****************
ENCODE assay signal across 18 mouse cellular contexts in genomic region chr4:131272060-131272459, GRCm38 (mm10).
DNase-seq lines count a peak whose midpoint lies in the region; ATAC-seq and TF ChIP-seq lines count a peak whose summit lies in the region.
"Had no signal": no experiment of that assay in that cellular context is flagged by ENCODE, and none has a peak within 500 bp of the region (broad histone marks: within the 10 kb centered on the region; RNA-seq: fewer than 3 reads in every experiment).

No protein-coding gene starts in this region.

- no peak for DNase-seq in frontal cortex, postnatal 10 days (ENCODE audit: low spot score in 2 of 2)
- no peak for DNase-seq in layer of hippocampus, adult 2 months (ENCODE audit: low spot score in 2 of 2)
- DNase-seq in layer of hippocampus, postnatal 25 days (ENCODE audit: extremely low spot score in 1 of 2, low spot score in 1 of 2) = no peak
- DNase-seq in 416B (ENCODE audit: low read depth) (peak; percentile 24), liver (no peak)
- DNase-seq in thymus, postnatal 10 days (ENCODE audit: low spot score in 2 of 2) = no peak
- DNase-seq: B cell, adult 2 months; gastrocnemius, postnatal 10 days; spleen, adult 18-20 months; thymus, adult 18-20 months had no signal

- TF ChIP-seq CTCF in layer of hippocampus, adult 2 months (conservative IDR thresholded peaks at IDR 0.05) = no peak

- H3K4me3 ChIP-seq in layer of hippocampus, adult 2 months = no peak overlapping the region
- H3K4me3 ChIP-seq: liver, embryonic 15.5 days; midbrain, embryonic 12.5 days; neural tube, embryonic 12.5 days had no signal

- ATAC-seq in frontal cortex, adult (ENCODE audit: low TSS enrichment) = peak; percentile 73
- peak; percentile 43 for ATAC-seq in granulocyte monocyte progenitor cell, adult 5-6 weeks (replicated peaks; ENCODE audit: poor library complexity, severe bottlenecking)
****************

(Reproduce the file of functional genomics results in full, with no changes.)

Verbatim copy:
ENCODE assay signal across 18 mouse cellular contexts in genomic region chr4:131272060-131272459, GRCm38 (mm10).
DNase-seq lines count a peak whose midpoint lies in the region; ATAC-seq and TF ChIP-seq lines count a peak whose summit lies in the region.
"Had no signal": no experiment of that assay in that cellular context is flagged by ENCODE, and none has a peak within 500 bp of the region (broad histone marks: within the 10 kb centered on the region; RNA-seq: fewer than 3 reads in every experiment).

No protein-coding gene starts in this region.

- no peak for DNase-seq in frontal cortex, postnatal 10 days (ENCODE audit: low spot score in 2 of 2)
- no peak for DNase-seq in layer of hippocampus, adult 2 months (ENCODE audit: low spot score in 2 of 2)
- DNase-seq in layer of hippocampus, postnatal 25 days (ENCODE audit: extremely low spot score in 1 of 2, low spot score in 1 of 2) = no peak
- DNase-seq in 416B (ENCODE audit: low read depth) (peak; percentile 24), liver (no peak)
- DNase-seq in thymus, postnatal 10 days (ENCODE audit: low spot score in 2 of 2) = no peak
- DNase-seq: B cell, adult 2 months; gastrocnemius, postnatal 10 days; spleen, adult 18-20 months; thymus, adult 18-20 months had no signal

- TF ChIP-seq CTCF in layer of hippocampus, adult 2 months (conservative IDR thresholded peaks at IDR 0.05) = no peak

- H3K4me3 ChIP-seq in layer of hippocampus, adult 2 months = no peak overlapping the region
- H3K4me3 ChIP-seq: liver, embryonic 15.5 days; midbrain, embryonic 12.5 days; neural tube, embryonic 12.5 days had no signal

- ATAC-seq in frontal cortex, adult (ENCODE audit: low TSS enrichment) = peak; percentile 73
- peak; percentile 43 for ATAC-seq in granulocyte monocyte progenitor cell, adult 5-6 weeks (replicated peaks; ENCODE audit: poor library complexity, severe bottlenecking)